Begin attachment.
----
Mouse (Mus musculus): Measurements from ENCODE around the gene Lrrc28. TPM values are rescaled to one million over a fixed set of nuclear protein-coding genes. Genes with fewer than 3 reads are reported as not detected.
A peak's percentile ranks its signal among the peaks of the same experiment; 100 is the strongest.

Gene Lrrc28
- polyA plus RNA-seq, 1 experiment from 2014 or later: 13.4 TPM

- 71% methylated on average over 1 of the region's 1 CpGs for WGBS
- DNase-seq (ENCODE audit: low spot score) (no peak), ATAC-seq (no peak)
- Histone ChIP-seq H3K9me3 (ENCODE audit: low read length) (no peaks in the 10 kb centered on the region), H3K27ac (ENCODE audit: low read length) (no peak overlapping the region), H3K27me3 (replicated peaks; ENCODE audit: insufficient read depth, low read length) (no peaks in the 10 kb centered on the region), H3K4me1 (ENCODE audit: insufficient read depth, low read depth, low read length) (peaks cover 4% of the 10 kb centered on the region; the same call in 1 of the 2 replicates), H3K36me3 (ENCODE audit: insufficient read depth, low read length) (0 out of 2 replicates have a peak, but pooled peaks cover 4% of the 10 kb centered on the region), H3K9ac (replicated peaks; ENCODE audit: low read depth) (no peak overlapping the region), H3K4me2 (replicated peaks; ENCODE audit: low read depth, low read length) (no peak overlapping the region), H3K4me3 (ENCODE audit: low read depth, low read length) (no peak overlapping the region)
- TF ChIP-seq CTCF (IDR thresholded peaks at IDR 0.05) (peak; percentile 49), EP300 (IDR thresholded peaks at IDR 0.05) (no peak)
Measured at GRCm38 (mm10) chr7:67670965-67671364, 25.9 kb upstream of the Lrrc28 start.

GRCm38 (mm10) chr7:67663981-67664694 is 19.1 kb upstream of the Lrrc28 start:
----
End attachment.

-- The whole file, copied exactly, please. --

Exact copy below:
Mouse (Mus musculus): Measurements from ENCODE around the gene Lrrc28. TPM values are rescaled to one million over a fixed set of nuclear protein-coding genes. Genes with fewer than 3 reads are reported as not detected.
A peak's percentile ranks its signal among the peaks of the same experiment; 100 is the strongest.

Gene Lrrc28
- polyA plus RNA-seq, 1 experiment from 2014 or later: 13.4 TPM

- 71% methylated on average over 1 of the region's 1 CpGs for WGBS
- DNase-seq (ENCODE audit: low spot score) (no peak), ATAC-seq (no peak)
- Histone ChIP-seq H3K9me3 (ENCODE audit: low read length) (no peaks in the 10 kb centered on the region), H3K27ac (ENCODE audit: low read length) (no peak overlapping the region), H3K27me3 (replicated peaks; ENCODE audit: insufficient read depth, low read length) (no peaks in the 10 kb centered on the region), H3K4me1 (ENCODE audit: insufficient read depth, low read depth, low read length) (peaks cover 4% of the 10 kb centered on the region; the same call in 1 of the 2 replicates), H3K36me3 (ENCODE audit: insufficient read depth, low read length) (0 out of 2 replicates have a peak, but pooled peaks cover 4% of the 10 kb centered on the region), H3K9ac (replicated peaks; ENCODE audit: low read depth) (no peak overlapping the region), H3K4me2 (replicated peaks; ENCODE audit: low read depth, low read length) (no peak overlapping the region), H3K4me3 (ENCODE audit: low read depth, low read length) (no peak overlapping the region)
- TF ChIP-seq CTCF (IDR thresholded peaks at IDR 0.05) (peak; percentile 49), EP300 (IDR thresholded peaks at IDR 0.05) (no peak)
Measured at GRCm38 (mm10) chr7:67670965-67671364, 25.9 kb upstream of the Lrrc28 start.

GRCm38 (mm10) chr7:67663981-67664694 is 19.1 kb upstream of the Lrrc28 start: